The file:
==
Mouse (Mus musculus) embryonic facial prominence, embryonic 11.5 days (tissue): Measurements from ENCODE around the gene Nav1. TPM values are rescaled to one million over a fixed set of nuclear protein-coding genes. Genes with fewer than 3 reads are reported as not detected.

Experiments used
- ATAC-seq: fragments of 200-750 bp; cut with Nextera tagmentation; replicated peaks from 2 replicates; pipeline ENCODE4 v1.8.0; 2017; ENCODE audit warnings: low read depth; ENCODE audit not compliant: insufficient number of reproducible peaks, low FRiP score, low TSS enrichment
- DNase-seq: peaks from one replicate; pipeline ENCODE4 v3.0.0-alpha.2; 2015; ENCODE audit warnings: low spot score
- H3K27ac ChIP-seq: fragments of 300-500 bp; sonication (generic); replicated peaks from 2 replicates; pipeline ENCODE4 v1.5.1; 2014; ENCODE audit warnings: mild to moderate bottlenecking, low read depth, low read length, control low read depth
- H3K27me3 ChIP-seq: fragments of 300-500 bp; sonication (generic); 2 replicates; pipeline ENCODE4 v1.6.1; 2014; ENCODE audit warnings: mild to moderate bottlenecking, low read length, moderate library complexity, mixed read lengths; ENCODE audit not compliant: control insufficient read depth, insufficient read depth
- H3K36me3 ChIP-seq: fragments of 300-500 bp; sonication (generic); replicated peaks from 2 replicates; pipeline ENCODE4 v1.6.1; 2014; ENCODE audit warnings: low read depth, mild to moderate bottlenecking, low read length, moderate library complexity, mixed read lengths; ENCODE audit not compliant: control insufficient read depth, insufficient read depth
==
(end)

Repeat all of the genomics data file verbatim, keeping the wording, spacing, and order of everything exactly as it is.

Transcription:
Mouse (Mus musculus) embryonic facial prominence, embryonic 11.5 days (tissue): Measurements from ENCODE around the gene Nav1. TPM values are rescaled to one million over a fixed set of nuclear protein-coding genes. Genes with fewer than 3 reads are reported as not detected.

Experiments used
- ATAC-seq: fragments of 200-750 bp; cut with Nextera tagmentation; replicated peaks from 2 replicates; pipeline ENCODE4 v1.8.0; 2017; ENCODE audit warnings: low read depth; ENCODE audit not compliant: insufficient number of reproducible peaks, low FRiP score, low TSS enrichment
- DNase-seq: peaks from one replicate; pipeline ENCODE4 v3.0.0-alpha.2; 2015; ENCODE audit warnings: low spot score
- H3K27ac ChIP-seq: fragments of 300-500 bp; sonication (generic); replicated peaks from 2 replicates; pipeline ENCODE4 v1.5.1; 2014; ENCODE audit warnings: mild to moderate bottlenecking, low read depth, low read length, control low read depth
- H3K27me3 ChIP-seq: fragments of 300-500 bp; sonication (generic); 2 replicates; pipeline ENCODE4 v1.6.1; 2014; ENCODE audit warnings: mild to moderate bottlenecking, low read length, moderate library complexity, mixed read lengths; ENCODE audit not compliant: control insufficient read depth, insufficient read depth
- H3K36me3 ChIP-seq: fragments of 300-500 bp; sonication (generic); replicated peaks from 2 replicates; pipeline ENCODE4 v1.6.1; 2014; ENCODE audit warnings: low read depth, mild to moderate bottlenecking, low read length, moderate library complexity, mixed read lengths; ENCODE audit not compliant: control insufficient read depth, insufficient read depth